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fighting overseas for Islamic groups, the idea that they are very

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slick and as recruiting tools they make it look somehow very menacing,

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very appealing to people of a certain mindset, and think that

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could be met, and somehow for the darker minds, it is... Hooters this

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appeal to? Friend of mine to the study at Cambridge of the Columbine

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massacre. He addressed Wade is that so many people who do school

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shootings in the US turn out to be fans of Hitler. His theory was that

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when you feel like an outcast in society and hate everyone else, you

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pick the figure whose society has most consistently rejected and

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loathed. So there isn't really a substantial Nazi ideology behind

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people who do terrible things in the name of Hitler, but they identify

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with what society most Paetz. And I wonder if there is an element of

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that in this. They are trying to appeal to bear people who are very

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lonely, hate everyone else, and latch onto people who everyone

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despises. If you look at the broader series of events in that part of the

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world, what I find shocking is for we went into Iraq, I can remember

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the footage of UN inspectors being shown around the parts where the

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so`called weapons of mass destruction were supposed to be

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hidden, and it was women showing them around. And you just saw women

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in everything. Now you don't see that anywhere, which goes to show,

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to me, that everybody is capable, actually, quite a change in the way

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they think. It is these societies have gone from being secular, from

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being fairly equal, from being quite open, just like that, into being

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tribal, male dominated, that says to me that could happen anywhere, quite

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frankly. All it requires is the right argument at the right trigger.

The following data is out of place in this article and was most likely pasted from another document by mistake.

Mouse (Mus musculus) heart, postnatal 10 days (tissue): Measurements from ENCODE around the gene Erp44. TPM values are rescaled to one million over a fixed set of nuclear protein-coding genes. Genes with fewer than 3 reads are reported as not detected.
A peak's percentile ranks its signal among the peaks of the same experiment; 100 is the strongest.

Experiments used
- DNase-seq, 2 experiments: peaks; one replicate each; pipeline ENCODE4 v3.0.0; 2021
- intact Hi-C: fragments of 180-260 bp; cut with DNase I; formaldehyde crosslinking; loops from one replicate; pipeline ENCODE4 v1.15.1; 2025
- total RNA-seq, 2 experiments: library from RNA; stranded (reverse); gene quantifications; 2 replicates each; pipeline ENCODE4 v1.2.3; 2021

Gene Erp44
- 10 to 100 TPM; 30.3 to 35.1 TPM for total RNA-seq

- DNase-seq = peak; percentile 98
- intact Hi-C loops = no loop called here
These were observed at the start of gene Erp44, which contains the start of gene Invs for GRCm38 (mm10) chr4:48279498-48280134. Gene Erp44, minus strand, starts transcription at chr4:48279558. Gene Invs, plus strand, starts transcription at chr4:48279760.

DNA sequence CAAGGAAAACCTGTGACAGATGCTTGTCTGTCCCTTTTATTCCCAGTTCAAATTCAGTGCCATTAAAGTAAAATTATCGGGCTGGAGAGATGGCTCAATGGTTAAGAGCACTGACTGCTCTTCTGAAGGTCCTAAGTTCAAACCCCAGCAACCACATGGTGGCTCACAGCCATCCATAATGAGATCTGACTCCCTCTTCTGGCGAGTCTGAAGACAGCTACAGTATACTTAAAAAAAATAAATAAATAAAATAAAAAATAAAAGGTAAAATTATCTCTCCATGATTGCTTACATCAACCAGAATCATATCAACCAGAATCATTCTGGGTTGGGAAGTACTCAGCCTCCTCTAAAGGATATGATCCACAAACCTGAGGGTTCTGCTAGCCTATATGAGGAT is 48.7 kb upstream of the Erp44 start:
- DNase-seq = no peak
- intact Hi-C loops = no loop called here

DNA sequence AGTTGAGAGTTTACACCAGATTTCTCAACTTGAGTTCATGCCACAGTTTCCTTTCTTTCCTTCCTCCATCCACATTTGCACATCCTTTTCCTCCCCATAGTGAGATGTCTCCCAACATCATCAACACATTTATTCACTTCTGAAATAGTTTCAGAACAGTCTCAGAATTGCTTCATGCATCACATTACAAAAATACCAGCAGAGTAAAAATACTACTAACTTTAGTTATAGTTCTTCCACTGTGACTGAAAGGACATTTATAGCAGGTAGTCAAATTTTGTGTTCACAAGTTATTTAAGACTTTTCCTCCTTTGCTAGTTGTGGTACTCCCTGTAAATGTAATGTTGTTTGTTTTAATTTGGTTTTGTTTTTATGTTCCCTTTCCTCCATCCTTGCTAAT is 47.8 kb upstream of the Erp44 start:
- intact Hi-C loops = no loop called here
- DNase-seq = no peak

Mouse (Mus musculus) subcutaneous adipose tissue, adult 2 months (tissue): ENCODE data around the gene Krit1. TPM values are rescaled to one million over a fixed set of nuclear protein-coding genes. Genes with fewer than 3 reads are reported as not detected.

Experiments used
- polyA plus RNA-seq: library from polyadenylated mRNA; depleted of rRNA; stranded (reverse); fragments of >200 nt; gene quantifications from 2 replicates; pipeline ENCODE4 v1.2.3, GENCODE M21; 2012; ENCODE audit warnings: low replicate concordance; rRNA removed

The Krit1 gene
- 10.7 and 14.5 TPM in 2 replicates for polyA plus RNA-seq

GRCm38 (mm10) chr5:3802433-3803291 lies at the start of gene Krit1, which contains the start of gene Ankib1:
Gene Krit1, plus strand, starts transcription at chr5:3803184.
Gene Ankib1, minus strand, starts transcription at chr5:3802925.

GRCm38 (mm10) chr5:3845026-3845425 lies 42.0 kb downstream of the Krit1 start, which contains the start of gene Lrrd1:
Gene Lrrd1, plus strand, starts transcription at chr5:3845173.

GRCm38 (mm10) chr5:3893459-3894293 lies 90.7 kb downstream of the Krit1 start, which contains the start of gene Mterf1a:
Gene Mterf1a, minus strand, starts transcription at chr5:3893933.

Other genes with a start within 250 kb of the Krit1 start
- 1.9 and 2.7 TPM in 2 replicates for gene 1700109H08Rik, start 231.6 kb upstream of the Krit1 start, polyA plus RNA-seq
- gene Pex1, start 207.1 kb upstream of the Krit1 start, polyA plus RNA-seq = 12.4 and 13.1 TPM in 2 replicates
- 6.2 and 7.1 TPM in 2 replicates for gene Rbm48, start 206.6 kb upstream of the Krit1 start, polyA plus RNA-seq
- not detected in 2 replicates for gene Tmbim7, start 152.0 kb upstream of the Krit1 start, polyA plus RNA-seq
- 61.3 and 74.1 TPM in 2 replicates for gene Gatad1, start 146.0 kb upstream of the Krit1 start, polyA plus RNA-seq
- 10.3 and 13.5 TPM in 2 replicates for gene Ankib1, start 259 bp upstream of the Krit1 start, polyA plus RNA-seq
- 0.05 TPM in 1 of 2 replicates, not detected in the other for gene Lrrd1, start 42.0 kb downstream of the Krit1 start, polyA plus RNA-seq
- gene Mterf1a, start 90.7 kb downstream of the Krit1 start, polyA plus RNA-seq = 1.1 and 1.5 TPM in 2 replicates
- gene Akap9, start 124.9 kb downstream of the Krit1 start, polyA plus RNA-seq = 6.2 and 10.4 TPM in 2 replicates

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And these guys are just, they were closer to the trigger and the rest

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of us. Let's turn our attention to the Daily Telegraph. Like many of

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the newspapers they have picked up on the return of the British Ebola

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victim who has been flown into an RAF base this evening and is being

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treated at the Royal Free Hospital. And he raised an eyebrow. I am not

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worried about the NHS solving the problem when the worker was here,

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what I'm unsure about is how much it cost to transport him here. It is

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either funded by the government by the RAF or by the agency for which

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he works, or it is funded by medical insurance, because if he has fallen

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ill overseas, and I am interested to know how he was brought here, how

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much it cost, and who paid. Because that has quite big implications. And

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if you are asking me whether the government should pay, I think the

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government has to pay very hard. If it is privileging British people

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dying in the rest of the world but not everybody else dying around

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them, and spending hundreds of thousands that might save half of

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those people there, heading that one person out, actually, is that right?

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I'm not sure I think so. And I also wonder if, when we choose to go into

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places where we are putting ourselves at risk, we should expect

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our government to come in and save us, when something goes wrong? Well

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I would. I would certainly hope they would. You would like to think when